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Raffi still looks through kid's eyes

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Raffi, who is coming to Kelowna on Saturday, not only entertains children, but works for the well-being of them as well.
Special to eVent

Raffi's concerts are full of adults who sang his songs as children and who are now singing them with their own kids.
He calls these adults, "Belugagrads - it's a term of endearment."
"They grew up on Raffi Cavoukian's signature song, Baby Beluga, and they still love it, even though Kavna, the baby whale behind the song, has long since passed away.
"I met her in 1979, and I still love the song Baby Beluga. She lived a very long life and I celebrate Kavna as being the whale that inspired the song."
Referring to the response of his Belugagrad audiences today, he said, "It's kind of sweet. It's full of lovely emotion, nostalgia."
Raffi was once called "the most popular children's singer in the English-speaking world" (Washington Post) and "Canada's all-time children's champion" (Toronto Star), but his work with children and those who love them goes way beyond song-making today. From singing for kids, his career morphed into being a global advocate for children.
"It was a career that found me," he explained. "I was trying to be a folk singer and that didn't work very well. So I started out in a nursery school and graduated to public libraries and eventually the concert stage."
Working with predominantly child-sized audiences is not difficult, he said.
"It's not tough at all. I know they love to sing and they usually come with parents. The kid energy is grounded in parent energy."
After a long career and a swirl of children's smiles to fuel him, Raffi took a decade off from the concert stage and worked on founding the Centre of Child Honouring, which came into being in 2010 on Salt Spring Island.
He spent 10 years holding conferences, giving keynote addresses, and honing the work. He came up with nine principles to give people a compass in relating to children, which includes respectful love and safe environments.
"There's a connection with how we treat the very young with our sustainability goals," he explained. "To be sustainable, a society needs to be connected with children."
The Centre of Child Honouring uses the motto, "Respecting Earth and Child," and links taking care of the Earth with taking care of the youngest generation and those to follow, who will need a healthy Earth on which to survive.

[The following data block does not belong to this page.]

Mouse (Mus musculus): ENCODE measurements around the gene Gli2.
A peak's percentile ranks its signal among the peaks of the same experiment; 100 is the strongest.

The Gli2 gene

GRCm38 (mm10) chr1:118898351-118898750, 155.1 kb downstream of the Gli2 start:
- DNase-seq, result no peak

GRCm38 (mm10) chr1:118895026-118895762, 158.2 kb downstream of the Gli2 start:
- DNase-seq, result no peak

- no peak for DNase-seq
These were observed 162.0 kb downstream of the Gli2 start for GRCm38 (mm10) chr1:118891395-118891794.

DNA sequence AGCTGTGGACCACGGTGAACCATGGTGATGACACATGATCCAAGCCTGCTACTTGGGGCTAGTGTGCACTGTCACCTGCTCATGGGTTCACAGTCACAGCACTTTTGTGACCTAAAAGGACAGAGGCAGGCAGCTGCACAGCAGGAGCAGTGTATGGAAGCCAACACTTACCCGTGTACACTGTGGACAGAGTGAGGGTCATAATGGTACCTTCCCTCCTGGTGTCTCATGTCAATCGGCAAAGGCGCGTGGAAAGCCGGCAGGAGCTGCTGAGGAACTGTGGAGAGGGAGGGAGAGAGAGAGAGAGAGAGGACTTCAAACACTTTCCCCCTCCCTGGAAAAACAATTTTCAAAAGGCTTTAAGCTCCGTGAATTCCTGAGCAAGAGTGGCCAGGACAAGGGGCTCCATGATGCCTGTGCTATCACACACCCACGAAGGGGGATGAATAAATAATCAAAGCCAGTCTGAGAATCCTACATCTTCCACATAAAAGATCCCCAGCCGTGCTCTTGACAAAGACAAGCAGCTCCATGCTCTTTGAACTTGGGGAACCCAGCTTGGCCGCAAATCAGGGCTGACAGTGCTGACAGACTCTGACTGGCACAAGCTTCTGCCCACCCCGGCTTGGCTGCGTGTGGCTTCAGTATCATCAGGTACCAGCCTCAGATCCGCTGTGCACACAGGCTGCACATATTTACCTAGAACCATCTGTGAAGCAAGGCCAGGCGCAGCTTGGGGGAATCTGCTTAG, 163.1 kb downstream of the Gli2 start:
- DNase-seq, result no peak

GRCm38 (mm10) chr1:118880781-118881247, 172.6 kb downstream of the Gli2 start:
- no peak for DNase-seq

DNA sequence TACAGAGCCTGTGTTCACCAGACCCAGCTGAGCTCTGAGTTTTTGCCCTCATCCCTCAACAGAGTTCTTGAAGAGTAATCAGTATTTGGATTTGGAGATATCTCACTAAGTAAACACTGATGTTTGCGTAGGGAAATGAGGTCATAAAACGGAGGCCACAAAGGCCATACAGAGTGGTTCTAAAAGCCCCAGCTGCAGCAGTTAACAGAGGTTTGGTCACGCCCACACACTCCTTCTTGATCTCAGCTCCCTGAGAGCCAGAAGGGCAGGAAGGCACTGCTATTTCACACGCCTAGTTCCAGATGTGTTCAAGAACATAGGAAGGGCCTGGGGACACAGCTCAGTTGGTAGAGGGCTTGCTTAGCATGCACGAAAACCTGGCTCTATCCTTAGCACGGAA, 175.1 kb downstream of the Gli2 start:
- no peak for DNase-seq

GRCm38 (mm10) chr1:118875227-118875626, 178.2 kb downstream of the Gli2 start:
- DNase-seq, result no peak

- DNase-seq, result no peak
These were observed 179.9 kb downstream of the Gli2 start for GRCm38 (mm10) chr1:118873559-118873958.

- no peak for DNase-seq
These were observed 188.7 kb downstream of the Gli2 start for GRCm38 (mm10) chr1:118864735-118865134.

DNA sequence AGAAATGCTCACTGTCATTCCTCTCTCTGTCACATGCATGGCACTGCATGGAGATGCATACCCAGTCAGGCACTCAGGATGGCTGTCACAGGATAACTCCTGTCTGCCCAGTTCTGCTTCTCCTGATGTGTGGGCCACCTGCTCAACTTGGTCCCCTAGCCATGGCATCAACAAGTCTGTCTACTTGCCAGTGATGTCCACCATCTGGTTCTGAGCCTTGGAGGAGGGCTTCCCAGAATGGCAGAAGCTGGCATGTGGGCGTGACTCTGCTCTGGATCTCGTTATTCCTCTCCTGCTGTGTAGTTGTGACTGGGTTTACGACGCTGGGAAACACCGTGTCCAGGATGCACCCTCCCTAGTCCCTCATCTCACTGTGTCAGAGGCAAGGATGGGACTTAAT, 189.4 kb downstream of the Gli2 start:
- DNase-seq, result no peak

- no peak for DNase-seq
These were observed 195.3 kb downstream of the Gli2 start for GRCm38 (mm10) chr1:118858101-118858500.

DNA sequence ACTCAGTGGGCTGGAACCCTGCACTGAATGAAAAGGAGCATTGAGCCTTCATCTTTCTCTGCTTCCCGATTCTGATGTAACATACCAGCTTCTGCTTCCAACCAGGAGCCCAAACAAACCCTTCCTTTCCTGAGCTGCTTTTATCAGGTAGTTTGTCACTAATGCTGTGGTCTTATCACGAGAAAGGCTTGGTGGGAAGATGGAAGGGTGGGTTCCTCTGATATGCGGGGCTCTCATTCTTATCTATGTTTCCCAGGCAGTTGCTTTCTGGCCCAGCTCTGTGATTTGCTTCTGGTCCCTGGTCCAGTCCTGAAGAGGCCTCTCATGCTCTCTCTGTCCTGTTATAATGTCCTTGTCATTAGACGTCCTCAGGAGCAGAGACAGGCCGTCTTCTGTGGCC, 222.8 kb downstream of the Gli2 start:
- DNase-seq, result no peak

Another plank of Raffi's work is his concern with how the digital age is affecting children. He's published a new adult book called Lightweb Darkweb, about what he sees as a critical need to reform social media, especially for young users. He co-founded the Red Hood Project, a movement for consumer protection for children online.
Raffi explains it in a nutshell: "In this digital era, we are now facing a technology that easily overpowers the active element in a child's mind and body."
He stressed that as we celebrate all we love about children, it is our duty to keep the early years information-technology-free.
"Information technology isn't for the very young. It can wait. These devices should not be used as child-minders. The child who is grounded in the wonders of the real world is the one who can go ahead," said Raffi.
With the groundwork laid for his Centre for Child Honouring, Raffi is back on the stage, singing with kids. 
"I thought, let's see if I've still got it."
He has no intention of retiring anytime soon as long as children continue to inspire him.
What is it about children he finds inspirational?
"Children are the embodiment of joy. They seek meaning in life and they do it in wonder-filled ways."
Raffi recognizes several music giants, such as Pete Seeger, who shows him, "When you are engaged in life and doing what you feel you are meant to do, you can remain active and wonder-filled in your senior years."
Besides that, he's having so much fun. His personal favourite song is Bananaphone.
He's just released through Universal Music Canada a collection of
15 playful food songs. It includes Bananaphone, as well as classics, Peanut Butter Sandwich and Going On A Picnic, and traditional tunes such as Down By The Bay and Day O.
His original album, Singable Songs for the Very Young, is still a best-seller.

What: Raffi Belugagrads Concert
When: Saturday, Jan. 18, at 2 p.m.
Where: Kelowna Community Theatre, 1375 Water St.
Tickets: $27.50, $37.50 and $65, available at or call 1-855-985-5000 or in person at Ticketmaster outlets. The $65 tickets include meeting Raffi in person after the show. Proceeds benefit the Centre for Child Honouring.

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